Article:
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Politics & Policy

5 ways San Francisco’s younger voters differ from their elders

Abortion rights activists participate in Pride in San Francisco, Calif., on Sunday, June 26th, 2022. Juliana Yamada/The Standard

Gen Z and millennials have taken on politics by storm, holding national electeds’ feet to the fire on issues like gun violence prevention and climate change. And they’re invested in local politics, too: Gen Zers like this teenage transit advocate have advanced important conversations about San Francisco’s biggest issues. 

While voters aged 18 to 34 are the city’s most progressive, their voices are often left out. A large chunk of zoomers have yet to reach voting age; voter turnout among younger generations remains abysmally low nationwide; and few elected officials in SF identify as a millennial or Gen Zer. 

About 28% of San Francisco voters are between the ages of 18 and 34, according to The Standard’s Fall Voter Poll. A third work in the tech industry, nearly all are Democrats, a majority are public transit riders and SF’s youngest voters are more than twice as likely as the average San Franciscan to be currently dating someone—sound about right for the fast-paced 20-somethings of the city? 

Check out our findings below to see how younger voters see politics and culture in San Francisco. 

SOTA students walk out of class on April 15, 2022 to protest sexual assault on campus. | Camille Cohen

1. Younger voters are SF’s most transient population … but also some of the happiest residents.

Though more Gen Zers will reach voting age and swell the vote in the coming years, younger San Franciscans are still the most likely to leave the city soon. 

About 23% of young voters intend to leave SF in the short-term, compared with just 16% of all voters. Only a third of younger folks say they want to stay in SF for the long-term—a finding underscored by data from the 2021 American Community Survey, which showed that young people comprised 69% of the 58,000 people who left SF between 2020 and 2021. 

And yet, voters aged 18 to 34 report the highest levels of satisfaction out of any age group in San Francisco. Nearly half of young voters are somewhat or very satisfied with living in the city, compared with just 37% of all voters. 

Maybe it’s the ample outdoor space, bars and restaurants or beaches—whatever the case, young people love San Francisco, and have historically reported higher levels of satisfaction than their older peers. The Standard’s Spring Voter Poll showed Gen Z and millennials were the happiest generation with life in the city, and other figures point to the city as a job-friendly, trendy place for young folks.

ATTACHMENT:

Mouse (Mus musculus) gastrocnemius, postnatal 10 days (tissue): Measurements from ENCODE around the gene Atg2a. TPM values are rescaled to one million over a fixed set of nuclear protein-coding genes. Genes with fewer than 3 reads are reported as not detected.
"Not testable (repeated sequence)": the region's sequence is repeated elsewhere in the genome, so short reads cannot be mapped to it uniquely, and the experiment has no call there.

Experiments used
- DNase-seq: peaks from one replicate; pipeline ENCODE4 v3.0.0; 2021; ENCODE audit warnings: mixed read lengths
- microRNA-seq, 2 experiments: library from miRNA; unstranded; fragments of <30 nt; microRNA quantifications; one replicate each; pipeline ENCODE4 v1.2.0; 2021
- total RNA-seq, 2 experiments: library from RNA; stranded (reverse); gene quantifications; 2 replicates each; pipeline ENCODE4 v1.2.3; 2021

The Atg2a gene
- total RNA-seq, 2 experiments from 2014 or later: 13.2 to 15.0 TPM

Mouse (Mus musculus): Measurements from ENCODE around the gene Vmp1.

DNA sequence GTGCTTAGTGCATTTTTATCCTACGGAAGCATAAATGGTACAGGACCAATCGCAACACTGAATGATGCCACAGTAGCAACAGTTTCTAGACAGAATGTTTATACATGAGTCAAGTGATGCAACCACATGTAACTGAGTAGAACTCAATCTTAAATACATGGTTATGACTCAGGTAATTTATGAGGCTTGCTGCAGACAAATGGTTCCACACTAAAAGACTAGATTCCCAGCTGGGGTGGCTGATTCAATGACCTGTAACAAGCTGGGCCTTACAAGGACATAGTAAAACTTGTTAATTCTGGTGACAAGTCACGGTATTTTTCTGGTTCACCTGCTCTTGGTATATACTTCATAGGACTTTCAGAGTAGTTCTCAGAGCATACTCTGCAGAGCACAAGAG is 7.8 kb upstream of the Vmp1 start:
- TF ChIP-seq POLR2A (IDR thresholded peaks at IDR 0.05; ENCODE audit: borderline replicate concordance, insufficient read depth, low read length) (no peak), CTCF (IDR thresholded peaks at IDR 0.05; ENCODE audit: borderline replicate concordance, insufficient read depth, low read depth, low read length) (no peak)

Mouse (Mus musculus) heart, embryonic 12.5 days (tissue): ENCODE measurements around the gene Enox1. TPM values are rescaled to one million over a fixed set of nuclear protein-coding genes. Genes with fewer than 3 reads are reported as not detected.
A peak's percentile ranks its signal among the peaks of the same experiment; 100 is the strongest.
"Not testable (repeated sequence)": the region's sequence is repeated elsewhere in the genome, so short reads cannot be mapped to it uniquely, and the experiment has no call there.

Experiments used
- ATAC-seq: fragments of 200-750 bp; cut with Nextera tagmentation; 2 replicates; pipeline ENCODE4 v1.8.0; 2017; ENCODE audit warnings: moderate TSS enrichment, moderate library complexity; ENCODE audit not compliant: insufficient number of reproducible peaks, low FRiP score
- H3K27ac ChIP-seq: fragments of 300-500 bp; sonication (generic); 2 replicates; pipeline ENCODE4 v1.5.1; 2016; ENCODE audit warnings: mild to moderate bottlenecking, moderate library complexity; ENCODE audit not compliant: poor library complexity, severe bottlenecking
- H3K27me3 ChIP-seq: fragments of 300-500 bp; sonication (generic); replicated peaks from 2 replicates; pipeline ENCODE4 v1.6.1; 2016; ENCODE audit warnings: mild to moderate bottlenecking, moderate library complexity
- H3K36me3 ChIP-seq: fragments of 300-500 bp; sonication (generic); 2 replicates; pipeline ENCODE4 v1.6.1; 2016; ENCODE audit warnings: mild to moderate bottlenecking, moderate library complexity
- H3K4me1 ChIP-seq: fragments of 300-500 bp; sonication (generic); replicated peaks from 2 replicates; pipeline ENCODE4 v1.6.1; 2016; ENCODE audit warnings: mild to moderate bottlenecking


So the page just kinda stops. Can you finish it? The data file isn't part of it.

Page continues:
Allan Ndovu, 26, and Allison Lettiere, 23, sunbathe with Lettiere’s roommates’ dogs in San Francisco in Golden Gate Park.
Allan Ndovu, 26, and Allison Lettiere, 23, sunbathe with Lettiere’s roommates’ dogs in San Francisco, on August 14, 2022. | Marissa Leshnov for The Standard

2. Housing seen as a top concern to young voters

With two different housing measures on the November ballot, housing has become a hot-button topic in local politics. Turns out, young voters are the age group most concerned about housing affordability—perhaps because they have had less opportunity to accumulate wealth and navigate a crazy real estate market to purchase a home. 

Like LGBTQ+ voters, younger poll respondents expressed concerns about the rising NIMBY movement in SF, questioning byzantine permitting and construction processes that, in their minds, have blocked new housing and left behind the city’s vulnerable populations. 

“I'm a fifth-generation San Franciscan, who grew up with civil servant parents in the Outer Mission,” said Kyle, a 33-year-old living in the west side of the city. “I currently live with three roommates while being a full-time teacher and just wish I could afford at least the studio on my own.”

These concerns seem to have pushed younger voters to support affordable, below market-rate housing, at rates much higher than their older peers: Nearly half of voters aged 18 through 34 say they want to see all types of housing built, and two-thirds say they want to allow single-family homes to be split into multiple units to increase available housing.